When the expectations of an experience are high, the absence of drama can sometimes almost bring on a sense of delusion. The approach to the 21st Century Museum of Contemporary Art was lacking in drama to the point that I find it difficult to remember the exact moment I entered the building for the first time. An unimposing 5m or so in height, the museum’s actual facade materialises at the last minute, a little too late to leave a lasting impression. Then one melts through the glass curtain delineating the museum’s perimeter, barely noticing the transition between exterior and interior. We dive straight into a complex, labyrinthine world populated by artists like Matthew Barney, Olafur Eliasson and Pippilotti Rist.
It’s not until one climbs up onto the roof of the municipal building, an unsightly brown sixties office block overlooking the museum from the south, that one understands why. This isn’t a single building at all, but a piece of a city, a scaled-down patchwork of high-rise offices and single-family dwellings, back-roads and public squares, shopping malls and green parks - a sample taken straight from the sprawling surroundings of Kanazawa’s urban fabric. An image comes to mind: the dozens of circular sketch models produced by the SANAA office carefully laid out in rows on a table to explore the museum’s interior arrangement.
It was as though a giant cake-mould had been applied to random parts of the city, cutting out, replicating and testing each spatial configuration until reaching the perfect equilibrium. The exhibition spaces are the tower blocks; the corridors that run between them are the streets and alleyways, converging onto piazza-like open spaces; courtyards open to the elements take the place of small parks. It suddenly becomes clear that this deceptive sense of continuity between interior and exterior has been carefully crafted. The glass curtain that demarcates the point of transition is more of a convention than a boundary: a line in a diagram, the moment where the real city ends and SANAA’s imaginary city begins. And although the office’s work is renowned for being schematic in nature, the purity of the translation from diagram into architecture is undoubtedly the secret of its forceful simplicity.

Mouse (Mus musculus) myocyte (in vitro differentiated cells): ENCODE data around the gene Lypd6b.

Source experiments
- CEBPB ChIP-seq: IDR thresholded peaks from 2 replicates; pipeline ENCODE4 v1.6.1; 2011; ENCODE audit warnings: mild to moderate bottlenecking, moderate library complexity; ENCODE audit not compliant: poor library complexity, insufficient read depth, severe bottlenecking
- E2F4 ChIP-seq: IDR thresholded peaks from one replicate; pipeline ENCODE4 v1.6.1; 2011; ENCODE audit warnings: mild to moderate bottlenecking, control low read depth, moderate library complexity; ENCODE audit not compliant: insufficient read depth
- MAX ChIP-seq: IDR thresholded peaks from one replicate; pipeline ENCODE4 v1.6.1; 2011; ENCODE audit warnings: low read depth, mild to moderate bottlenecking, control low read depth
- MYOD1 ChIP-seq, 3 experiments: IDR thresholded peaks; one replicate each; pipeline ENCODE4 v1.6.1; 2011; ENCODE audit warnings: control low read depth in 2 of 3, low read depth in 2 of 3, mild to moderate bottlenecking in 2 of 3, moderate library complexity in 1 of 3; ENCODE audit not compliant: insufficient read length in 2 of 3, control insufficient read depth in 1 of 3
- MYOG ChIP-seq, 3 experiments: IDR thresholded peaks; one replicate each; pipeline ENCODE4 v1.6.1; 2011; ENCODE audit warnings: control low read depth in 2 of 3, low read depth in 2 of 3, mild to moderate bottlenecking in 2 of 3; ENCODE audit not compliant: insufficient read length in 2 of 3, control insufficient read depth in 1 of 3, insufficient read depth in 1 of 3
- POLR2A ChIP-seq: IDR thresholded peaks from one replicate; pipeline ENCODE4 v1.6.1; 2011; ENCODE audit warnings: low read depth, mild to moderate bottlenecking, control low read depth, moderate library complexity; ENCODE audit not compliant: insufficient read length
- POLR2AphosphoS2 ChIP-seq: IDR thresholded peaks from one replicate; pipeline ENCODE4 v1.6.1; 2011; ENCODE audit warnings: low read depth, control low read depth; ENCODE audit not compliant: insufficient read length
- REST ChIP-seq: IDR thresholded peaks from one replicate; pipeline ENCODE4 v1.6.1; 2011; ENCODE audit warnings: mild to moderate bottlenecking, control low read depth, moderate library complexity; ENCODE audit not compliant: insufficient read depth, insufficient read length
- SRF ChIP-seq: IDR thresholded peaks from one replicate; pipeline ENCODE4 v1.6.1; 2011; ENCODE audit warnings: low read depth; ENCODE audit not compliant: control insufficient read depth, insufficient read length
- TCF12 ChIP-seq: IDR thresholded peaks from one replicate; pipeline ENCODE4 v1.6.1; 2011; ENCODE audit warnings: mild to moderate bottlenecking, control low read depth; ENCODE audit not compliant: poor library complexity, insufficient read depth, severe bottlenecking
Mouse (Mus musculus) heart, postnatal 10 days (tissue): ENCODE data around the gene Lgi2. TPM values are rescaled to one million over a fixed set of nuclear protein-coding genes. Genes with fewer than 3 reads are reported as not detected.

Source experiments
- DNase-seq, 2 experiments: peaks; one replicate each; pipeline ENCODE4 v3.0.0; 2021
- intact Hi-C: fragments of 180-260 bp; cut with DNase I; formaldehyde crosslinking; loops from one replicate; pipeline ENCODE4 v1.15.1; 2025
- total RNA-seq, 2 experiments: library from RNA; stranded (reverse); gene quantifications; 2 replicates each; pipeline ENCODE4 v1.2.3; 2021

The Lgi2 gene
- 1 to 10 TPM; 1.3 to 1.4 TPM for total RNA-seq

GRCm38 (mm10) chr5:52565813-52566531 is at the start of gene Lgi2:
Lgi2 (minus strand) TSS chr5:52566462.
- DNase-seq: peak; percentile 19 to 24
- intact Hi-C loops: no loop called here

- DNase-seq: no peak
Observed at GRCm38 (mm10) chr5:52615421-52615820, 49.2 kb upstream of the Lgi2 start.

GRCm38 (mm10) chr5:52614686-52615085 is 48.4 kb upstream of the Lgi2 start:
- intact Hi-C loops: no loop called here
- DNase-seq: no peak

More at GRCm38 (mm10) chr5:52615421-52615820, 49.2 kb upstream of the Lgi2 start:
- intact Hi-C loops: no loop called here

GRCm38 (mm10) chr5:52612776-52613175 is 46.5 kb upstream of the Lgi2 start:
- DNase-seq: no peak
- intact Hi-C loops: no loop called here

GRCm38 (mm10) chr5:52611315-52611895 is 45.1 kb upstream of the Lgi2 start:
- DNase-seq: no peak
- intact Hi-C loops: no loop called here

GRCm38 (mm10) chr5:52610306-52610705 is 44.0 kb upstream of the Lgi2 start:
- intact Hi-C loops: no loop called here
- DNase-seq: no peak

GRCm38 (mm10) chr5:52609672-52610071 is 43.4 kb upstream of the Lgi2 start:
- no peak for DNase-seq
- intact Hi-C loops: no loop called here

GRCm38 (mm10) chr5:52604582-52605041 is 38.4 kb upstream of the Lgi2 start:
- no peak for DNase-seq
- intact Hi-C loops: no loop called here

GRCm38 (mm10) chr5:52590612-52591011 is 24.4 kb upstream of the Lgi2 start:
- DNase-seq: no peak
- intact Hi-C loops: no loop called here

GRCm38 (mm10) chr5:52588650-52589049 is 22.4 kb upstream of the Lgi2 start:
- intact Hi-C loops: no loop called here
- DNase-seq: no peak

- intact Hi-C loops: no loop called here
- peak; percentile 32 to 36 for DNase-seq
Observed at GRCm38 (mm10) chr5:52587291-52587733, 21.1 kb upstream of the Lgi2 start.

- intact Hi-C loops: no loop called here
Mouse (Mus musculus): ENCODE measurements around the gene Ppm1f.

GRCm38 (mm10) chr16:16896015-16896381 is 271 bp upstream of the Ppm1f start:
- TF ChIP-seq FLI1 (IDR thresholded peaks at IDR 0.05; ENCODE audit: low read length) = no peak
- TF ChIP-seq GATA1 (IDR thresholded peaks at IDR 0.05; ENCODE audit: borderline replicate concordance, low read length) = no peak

Located in the centre of a large public square in downtown Kanazawa, the 21st Century Museum of Contemporary Art is built on what was previously the site of an elementary school. Roads running along the north and south sides impede the surrounding buildings from encroaching on the site, giving it a sense of space and openness. The museum unimposingly settles into this urban void, with the slender, low-slung disc of the roof (suspended a mere 4m from the ground) granting it a human scale. Its relationship with the passer-by is closer, perhaps, to that of a pavilion one might find in a park than to the stubbornly introverted features of the typical museum.
One cannot help being surprised by the building’s visual permeability. From more than one point it is possible to gaze through between the galleries, down the corridors, across the courtyards and out the other side – no mean feat for a building with a 112m diameter footprint. Looking down at the museum from the municipal offices, it is easy to discern the relationship set up by the architect between the building and its surroundings: every possible route of approach and line of sight is greeted by the facade face-on. After all, there is only one facade - a strategy that permits the museum to turn its back on no one, to fully engage its surroundings. In plan, the museum is an exercise in rhizomatic thinking: drama and monumentality are sacrificed for the sake of a faultlessly non-hierarchical relationship with downtown Kanazawa’s urban context.
It is no surprise to find elementary geometric solids such as cubes, cylinders and blocks protruding from the disc that marks out the museum’s footprint. These are often the basic building blocks that trace out delicate geometries in SANAA’s work. But the building’s profile, reminiscent of an urban skyline, is more than merely sculptural. The hyper-fragmentation of the museum’s galleries into an array of spaces of all sizes and proportions, each allowed to protrude skyward from the disc, is a precise strategy agreed with the chief curator, Yuko Hasegawa. Rather than following convention, which would have prescribed a configuration based around a couple of large exhibition halls (each of which would then be subdivided through the use of temporary partitions), the architects opted for a multitude of smaller spaces, individually proportioned in relation to their programme.